3580 posts in 1143 days

#6 posted 05-29-2014 02:31 AM

I’ve seen several decent used saws in the $150 range that despite having a few years on them would easily outlast a brand new $150 by quite a bit.

View SuperCubber's profile


834 posts in 1707 days

#7 posted 05-29-2014 03:28 AM

I’m with Buckethead.

-- Joe | Spartanburg, SC | "To give anything less than your best is to sacrafice the gift." - Steve Prefontaine

View KS_Sparky's profile


26 posts in 1045 days

#8 posted 05-29-2014 10:47 AM

I have a cheap Craftsman saw and hate it. The only positive thing I can say is that it is compact when I’m not using it. When I am using it, however, it is too small. The fence and miter guage are junk. Both are too small and take forever to set up accurate cuts. Nothing wants to stay square. Also it is really easy to noticeably bog down the motor.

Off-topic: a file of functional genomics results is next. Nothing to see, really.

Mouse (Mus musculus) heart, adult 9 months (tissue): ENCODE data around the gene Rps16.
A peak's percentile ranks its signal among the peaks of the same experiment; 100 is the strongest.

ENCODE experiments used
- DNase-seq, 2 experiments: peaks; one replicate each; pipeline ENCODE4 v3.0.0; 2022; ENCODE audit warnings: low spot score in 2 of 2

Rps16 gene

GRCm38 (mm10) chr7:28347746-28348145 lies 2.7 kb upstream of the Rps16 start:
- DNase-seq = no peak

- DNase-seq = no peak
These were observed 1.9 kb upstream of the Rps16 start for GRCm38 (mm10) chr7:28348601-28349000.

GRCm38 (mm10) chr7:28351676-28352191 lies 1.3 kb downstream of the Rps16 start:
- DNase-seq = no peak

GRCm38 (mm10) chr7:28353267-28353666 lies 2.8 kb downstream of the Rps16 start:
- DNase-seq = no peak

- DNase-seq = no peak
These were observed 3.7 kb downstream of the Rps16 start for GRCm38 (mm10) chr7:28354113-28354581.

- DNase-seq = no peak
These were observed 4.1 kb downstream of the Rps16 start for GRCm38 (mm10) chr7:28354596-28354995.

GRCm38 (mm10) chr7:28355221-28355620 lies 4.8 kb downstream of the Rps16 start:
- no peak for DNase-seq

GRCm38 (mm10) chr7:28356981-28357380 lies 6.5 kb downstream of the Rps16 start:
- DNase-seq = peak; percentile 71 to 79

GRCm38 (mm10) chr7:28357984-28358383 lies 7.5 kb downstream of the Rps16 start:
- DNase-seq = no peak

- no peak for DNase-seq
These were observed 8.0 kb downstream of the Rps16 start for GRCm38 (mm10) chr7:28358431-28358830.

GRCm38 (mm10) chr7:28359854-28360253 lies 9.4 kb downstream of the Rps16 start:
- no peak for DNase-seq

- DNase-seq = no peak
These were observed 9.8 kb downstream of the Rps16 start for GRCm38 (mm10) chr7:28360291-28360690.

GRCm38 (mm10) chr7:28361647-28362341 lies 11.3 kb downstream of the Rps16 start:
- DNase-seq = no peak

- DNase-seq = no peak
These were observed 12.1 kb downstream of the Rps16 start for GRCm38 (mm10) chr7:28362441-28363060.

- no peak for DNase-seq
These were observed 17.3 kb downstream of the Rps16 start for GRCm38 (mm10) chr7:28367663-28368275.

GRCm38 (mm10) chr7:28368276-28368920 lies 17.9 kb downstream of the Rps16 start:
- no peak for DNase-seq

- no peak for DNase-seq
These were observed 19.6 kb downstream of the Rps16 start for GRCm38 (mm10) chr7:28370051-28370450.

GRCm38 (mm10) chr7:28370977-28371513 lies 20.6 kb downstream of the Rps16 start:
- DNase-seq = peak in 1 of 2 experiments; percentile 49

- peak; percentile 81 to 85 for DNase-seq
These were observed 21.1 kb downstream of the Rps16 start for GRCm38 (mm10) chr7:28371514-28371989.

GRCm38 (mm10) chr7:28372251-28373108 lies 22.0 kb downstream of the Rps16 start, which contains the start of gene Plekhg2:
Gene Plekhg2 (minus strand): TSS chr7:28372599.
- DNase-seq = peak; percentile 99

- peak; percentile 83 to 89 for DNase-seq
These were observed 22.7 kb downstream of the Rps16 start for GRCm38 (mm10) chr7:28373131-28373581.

I don’t have the experience to be giving advice, but I wish I had done something different. Hope that helps.

-- apprentice Electrician, IBEW L.U. 226

View JayT's profile


4681 posts in 1633 days

#9 posted 05-29-2014 11:40 AM

It’s a rare day when a woodworker discourages someone from buying a tool, we are usually the worst kind of enablers.

That said, I would agree to not buy the table saw for several reasons. It almost seems like you are wanting to buy a $150 saw in order to save $50 in materials by ripping 2×4’s. It would take a lot of lumber for the table saw to pay for the cost difference between buying 2×4’s instead of just buying 2×2 furring strips or 2×3 studs. A circular saw with a good edge guide can do a lot of what is needed, especially in rougher, framing application. For sheet goods, a good circular saw and the edge guide are in many ways superior to the table saw, especially for safety.